Metaphor: seeing the light
What are metaphors?
Metaphor is concerned with using words in abstract rather than literal ways. It is a way of expressing
something by comparing it indirectly with something else that has similar characteristics.
If we call a city a jungle, for example, we are using a metaphor. We are suggesting that a city is like a
jungle, in that it is wild and full of dangers.
If we say that someone lights up our life, we are using a metaphor. We are suggesting that person is
like a light in our life, in that they make our life brighter and happier.
Idioms and metaphors
Many idioms are metaphorical expressions which are in common use.
be on the ball [be very aware of things and ready
to act - like a good footballer]
to keep someone/something on a tight rein
[have a lot of control over someone/something –
like a rider having control over a horse]
Some of the most common idiom-metaphors
are based on parts of the body. So we might
say that a building is in the heart of the city.
[centre] We can call the place where a river
joins the sea its mouth, and the person in
charge of an organisation its head. If you say
that someone has an eye for a bargain, you
mean they are good at finding a bargain. If you
keep a (close) eye on someone/something,
you watch them carefully. If you say that
something is in safe hands, you mean that the person in charge is capable. If you say that something
goes hand in hand with something else, you mean that they exist together and are interconnected:
Rights go hand in hand with responsibilities. If you talk about doing something using a rule of
thumb, you mean you are calculating something in a way that is not exact but will allow you to be
Common metaphorical concepts in English
Many words in English are so frequently used in a metaphorical way that English speakers may no
longer notice that they are metaphors. Here are some examples:
Intelligence and understanding are equated with light; for example, a clever person is called
bright and a less intelligent person dim. If you see the light, you understand something. To cast
light on something means making it easier to understand: The discovery of the poet's letters has
cast light on his troubled relationship with his brother.
Intensity of feeling or passion is equated with temperature; someone who is enthusiastic at one
time and not at another is said to blow hot and cold. If someone is hotheaded, then they react
quickly on the basis of their feelings without thinking first. If you call someone cold-hearted, then
you think they are without feeling.
The movement of people or traffic is equated with the movement of water; we can, for example,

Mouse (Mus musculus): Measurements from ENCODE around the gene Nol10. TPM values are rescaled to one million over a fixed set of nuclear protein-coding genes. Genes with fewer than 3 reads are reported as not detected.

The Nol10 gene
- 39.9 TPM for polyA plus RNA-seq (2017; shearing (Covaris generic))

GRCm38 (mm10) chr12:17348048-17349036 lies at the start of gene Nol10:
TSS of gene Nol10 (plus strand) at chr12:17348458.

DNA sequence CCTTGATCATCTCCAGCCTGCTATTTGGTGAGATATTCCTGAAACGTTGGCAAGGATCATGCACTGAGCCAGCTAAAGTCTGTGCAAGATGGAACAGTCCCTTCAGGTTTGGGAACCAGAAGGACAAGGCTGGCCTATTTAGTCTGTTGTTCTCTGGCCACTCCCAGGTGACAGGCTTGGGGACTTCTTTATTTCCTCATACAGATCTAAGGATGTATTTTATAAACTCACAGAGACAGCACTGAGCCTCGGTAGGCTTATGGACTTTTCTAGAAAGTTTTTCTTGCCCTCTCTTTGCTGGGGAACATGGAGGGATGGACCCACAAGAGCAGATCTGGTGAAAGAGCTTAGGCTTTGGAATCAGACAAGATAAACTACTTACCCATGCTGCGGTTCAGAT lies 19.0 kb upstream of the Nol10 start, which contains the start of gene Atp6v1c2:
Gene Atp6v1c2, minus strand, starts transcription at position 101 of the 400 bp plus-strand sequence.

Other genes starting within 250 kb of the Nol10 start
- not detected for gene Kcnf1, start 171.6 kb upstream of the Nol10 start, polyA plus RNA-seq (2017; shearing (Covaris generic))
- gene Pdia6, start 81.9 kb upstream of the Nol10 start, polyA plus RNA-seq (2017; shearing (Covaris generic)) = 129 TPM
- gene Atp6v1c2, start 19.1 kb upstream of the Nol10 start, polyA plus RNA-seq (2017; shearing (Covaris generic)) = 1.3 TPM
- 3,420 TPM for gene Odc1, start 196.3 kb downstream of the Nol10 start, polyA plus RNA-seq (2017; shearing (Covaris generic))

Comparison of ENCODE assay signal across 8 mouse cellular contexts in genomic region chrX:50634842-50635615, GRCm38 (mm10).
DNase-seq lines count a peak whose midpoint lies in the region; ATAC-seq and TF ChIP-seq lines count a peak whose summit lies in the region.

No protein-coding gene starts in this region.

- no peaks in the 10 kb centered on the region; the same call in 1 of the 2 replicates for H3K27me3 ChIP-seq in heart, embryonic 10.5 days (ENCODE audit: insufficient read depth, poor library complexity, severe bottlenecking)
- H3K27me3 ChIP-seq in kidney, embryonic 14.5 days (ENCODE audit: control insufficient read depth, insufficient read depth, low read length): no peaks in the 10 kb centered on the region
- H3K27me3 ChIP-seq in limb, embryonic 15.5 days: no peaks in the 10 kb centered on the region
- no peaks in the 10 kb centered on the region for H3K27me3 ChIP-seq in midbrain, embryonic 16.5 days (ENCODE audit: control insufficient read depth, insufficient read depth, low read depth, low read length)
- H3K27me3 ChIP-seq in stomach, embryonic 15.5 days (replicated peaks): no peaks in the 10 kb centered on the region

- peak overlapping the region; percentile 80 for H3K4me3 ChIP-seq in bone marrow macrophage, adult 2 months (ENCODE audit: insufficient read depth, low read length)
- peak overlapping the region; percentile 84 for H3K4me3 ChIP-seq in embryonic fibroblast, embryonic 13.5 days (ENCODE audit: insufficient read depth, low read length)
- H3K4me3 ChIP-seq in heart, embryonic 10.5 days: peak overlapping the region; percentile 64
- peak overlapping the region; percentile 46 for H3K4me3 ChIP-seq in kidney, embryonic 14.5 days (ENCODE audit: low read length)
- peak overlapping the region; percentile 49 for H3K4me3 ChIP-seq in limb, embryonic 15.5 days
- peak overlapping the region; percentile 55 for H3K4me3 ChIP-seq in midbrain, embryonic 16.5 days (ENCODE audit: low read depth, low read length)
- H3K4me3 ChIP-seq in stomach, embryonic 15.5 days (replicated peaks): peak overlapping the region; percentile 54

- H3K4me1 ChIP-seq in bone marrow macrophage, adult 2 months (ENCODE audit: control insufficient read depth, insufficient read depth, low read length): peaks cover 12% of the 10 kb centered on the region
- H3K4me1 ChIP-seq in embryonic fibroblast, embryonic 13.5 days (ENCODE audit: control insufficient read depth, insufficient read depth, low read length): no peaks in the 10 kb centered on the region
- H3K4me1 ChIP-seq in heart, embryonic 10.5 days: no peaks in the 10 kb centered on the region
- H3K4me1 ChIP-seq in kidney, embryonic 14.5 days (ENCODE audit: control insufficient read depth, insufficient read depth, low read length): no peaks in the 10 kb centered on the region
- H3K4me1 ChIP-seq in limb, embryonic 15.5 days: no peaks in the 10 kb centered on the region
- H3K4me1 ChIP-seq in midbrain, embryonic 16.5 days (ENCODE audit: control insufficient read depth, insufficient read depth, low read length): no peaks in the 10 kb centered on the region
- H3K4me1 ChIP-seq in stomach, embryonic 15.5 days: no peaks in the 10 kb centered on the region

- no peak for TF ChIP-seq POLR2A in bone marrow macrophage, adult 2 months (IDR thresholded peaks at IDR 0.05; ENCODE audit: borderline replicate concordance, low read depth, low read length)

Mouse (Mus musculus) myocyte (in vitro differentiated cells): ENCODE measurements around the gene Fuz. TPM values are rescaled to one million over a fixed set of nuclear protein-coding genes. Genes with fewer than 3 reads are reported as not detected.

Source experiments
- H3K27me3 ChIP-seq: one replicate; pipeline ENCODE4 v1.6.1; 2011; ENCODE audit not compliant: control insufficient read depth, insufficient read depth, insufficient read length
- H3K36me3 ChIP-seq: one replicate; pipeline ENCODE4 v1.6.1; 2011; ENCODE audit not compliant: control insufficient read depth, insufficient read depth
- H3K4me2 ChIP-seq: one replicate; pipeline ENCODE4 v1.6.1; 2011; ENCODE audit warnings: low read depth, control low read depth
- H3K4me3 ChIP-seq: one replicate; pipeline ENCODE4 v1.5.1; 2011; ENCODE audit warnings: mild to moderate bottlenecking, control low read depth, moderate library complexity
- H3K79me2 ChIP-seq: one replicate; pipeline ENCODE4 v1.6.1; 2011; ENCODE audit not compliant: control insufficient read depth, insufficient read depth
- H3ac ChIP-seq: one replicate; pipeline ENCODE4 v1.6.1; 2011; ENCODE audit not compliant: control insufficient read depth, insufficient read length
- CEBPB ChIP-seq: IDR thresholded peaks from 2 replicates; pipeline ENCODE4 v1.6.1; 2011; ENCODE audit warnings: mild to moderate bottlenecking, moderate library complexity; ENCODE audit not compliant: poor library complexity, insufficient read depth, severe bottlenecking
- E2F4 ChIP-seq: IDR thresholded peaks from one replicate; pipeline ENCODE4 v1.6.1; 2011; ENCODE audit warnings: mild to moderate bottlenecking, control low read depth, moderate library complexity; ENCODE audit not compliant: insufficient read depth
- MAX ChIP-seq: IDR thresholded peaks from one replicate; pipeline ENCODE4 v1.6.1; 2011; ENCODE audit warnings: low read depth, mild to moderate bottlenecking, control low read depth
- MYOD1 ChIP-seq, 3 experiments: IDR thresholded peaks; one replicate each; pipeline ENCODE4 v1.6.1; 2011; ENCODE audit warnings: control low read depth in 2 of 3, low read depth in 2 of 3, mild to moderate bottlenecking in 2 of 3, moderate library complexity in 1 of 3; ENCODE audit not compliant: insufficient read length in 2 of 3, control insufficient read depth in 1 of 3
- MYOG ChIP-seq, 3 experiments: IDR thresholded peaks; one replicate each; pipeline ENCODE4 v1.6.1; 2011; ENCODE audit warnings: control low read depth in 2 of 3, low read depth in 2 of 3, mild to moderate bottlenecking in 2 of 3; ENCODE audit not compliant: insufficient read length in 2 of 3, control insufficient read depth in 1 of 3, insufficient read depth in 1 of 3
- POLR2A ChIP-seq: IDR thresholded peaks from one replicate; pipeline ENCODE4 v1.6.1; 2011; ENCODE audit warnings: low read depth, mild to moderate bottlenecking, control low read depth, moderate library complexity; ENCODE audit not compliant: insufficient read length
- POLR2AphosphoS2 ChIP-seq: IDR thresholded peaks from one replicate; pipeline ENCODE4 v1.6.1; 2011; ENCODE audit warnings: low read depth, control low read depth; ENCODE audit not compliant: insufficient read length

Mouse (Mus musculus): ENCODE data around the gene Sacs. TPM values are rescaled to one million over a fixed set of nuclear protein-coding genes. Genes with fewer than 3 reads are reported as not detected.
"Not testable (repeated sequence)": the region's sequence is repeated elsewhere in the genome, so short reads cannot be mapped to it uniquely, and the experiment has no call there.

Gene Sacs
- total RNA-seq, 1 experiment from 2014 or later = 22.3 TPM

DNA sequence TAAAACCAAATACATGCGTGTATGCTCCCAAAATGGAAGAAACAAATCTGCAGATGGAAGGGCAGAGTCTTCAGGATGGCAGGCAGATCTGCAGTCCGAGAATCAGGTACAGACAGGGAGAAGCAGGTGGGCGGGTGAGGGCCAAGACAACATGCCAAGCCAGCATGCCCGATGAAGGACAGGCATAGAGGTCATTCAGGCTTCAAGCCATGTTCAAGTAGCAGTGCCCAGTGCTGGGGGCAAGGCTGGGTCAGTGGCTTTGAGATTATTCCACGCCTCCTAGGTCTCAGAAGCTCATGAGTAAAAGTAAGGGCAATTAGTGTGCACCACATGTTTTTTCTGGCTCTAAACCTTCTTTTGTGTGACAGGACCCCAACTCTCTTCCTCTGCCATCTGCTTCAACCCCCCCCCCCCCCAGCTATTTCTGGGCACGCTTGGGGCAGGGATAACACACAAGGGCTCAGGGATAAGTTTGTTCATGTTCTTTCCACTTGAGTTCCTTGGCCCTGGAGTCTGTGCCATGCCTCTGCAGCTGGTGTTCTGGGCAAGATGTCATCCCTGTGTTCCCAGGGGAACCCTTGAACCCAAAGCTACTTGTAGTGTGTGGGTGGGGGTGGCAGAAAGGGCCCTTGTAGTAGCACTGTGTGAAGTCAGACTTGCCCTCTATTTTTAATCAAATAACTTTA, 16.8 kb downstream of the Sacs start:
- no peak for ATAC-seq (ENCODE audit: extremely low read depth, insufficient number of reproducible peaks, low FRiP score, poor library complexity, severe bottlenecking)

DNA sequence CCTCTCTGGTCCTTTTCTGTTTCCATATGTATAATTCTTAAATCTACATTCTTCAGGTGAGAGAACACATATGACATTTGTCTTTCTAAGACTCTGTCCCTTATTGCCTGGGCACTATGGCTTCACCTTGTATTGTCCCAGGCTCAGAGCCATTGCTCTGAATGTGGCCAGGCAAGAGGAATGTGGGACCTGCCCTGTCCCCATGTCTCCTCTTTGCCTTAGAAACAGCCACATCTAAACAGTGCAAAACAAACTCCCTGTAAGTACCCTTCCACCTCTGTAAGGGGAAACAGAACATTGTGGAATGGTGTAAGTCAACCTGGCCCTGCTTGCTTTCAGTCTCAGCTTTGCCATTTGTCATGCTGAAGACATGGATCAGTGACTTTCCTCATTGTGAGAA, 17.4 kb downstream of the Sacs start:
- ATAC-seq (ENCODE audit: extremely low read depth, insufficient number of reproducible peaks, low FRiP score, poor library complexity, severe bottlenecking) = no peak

talk of people flooding or trickling out of a hall, or say there was a constant stream of traffic past
Time is likened to money; both are seen as commodities that can be spent or wasted or used
profitably. You can also talk about investing time, using it in a way that you think will pay
dividends in future. [bring you advantages]
Business is likened to a military operation; strategies, tactics and campaigns are used in both
contexts. So a company might launch an advertising campaign, for example, or work on its
Choose a word from the box that can be used metaphorically to complete the sentence.
hands head heart jungle
mouth light rein thumb
1 Helen asked me to keep a close
on her little boy while the children were playing in
2 You don't need to worry about your grandfather - he's in safe
in the hospital.
3 Our hotel offers excellent facilities in the
of the old city centre.
4 When the writer refers to the urban
, he is suggesting that the city is a dangerous
and unpleasant place.
5 As a rule of
, you can expect to deal with about 20 orders a day.
6 Joe is always on the
; he always knows what's going on.
7 Can you see that small boat at the
of the river?
8 It is up to the
of the school how the budget is spent.
9 I"m afraid we need to keep a tight
on our spending this year.
10 I never used to understand opera, but an excellent TV series helped me to see the
Here are some more idioms which are based on metaphors. What is the idiom in each
sentence and what does it mean? What aspect of life does it draw its image from?
Here are some more examples of the five metaphorical concepts in C opposite.
Underline the metaphor and say which concept it exemplifies and what it suggests.
Oscar's going to be holding the reins while the boss is on holiday.
It's hard to know what to do when management keeps moving the goalposts.
Starting his own dry-cleaning business was just another of his half-baked ideas.
We"ve had to tighten our belts since Sam lost his job.
The company needs to take its customers" criticisms on board.
Are you still on track to finish your essay by this evening?
Jana worked around the clock to finish decorating the room before her parents came home.
I"m sure you can take him at face value - he seems perfectly honest to me.
This book throws a great deal of fresh light on the history of the period.
We could save half an hour at least if we went through the wood.
Try to keep cool even if he argues with you.
We spent months trying to achieve our sales targets.
Police tried to control the flow of the fans as they left the concert.
More unusual and original
metaphors are used a great deal in
literature. Here are some famous
metaphors from Shakespeare.
Underline the metaphors in each
case and explain what they suggest.
1 All the world's a stage and all the
men and women merely players.
2 We are such stuff as dreams are
made on, and our little life is
rounded with a sleep.
3 There is a tide in the affairs of men,
which, taken at the flood, leads on